Promoting our country’s military history, the panel said, has its challenges. According to Zafrani, one of this is many major events took place over many places, including parts of Malaya, Singapore and Thailand. To get a comprehensive look at the country’s military history therefore might require a trip to three different countries. Certain sites are also in the middle of the jungle, making it difficult to get to.
However, it is important to preserve and promote them, as they would bring many benefits to the country.
“There needs to be more promotion of our local historical sites. They can use the opportunity to create economic income from people who come and visit. I think it should be supported by the government. In France, for example, everyone knows about Normandy, and the D-Day landings. We have sites of just as much historical importance!” Zafrani said. “We need to leverage our local history more. Tour guides, for example, should do more research to find more information on places, and we can create a strong industry.”
Yong added that, in his experience, there is a market for military history tourism. One reason, however, why Malaysians do not often visit famous war sites, is because these places are mostly associated with death and violence. The more superstitious among them, therefore, regard them as taboo.
Other challenges are historical events such as the Japanese “scorched earth” policy, which was their military strategy to destroy everything to prevent an enemy from gaining any sort of benefit.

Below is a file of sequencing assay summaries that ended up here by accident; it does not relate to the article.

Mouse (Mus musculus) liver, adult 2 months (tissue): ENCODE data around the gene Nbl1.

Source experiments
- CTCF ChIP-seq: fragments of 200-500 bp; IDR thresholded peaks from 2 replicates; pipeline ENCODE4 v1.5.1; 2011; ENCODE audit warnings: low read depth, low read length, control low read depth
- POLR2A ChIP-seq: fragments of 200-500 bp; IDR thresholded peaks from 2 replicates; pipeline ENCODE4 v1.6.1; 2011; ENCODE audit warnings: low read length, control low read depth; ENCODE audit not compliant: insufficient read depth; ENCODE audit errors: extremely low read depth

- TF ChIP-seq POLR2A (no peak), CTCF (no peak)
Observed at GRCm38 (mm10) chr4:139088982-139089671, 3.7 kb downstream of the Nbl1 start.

“Because of this ‘scorched earth’ policy, at the end of the war, it makes history a bit difficult. A lot of source documents are missing. And when delivering information, we need to go to the source,” Yong said.
Weatherall said there are four reasons people visit battlefields. The first are tours for veterans eager to revisit their previous battles, the second are staff rides (historical studies) to learn from the mistakes or tactics of a previous engagement, the third are remembrance tours, and finally, educational school tours.
Maintenance of historical sites is very important, as well as the ability of tour guides to tell the history of a place in a clear and concise manner.
“Looking at Malaysia, you have a rich, in-depth history of war from World War II. I think the Federal government and the state governments have to get together and be ‘fair dinkum’ of whether they really want to have military tourism, irregardless of differences,” Weatherall said.
“They can bring to the youth and today’s military the vast history that this country has. But it’s up to the respective departments to clean up their act. Certain areas need to refurbished and restructured. And put up signs, so people can go to a place and be impressed.”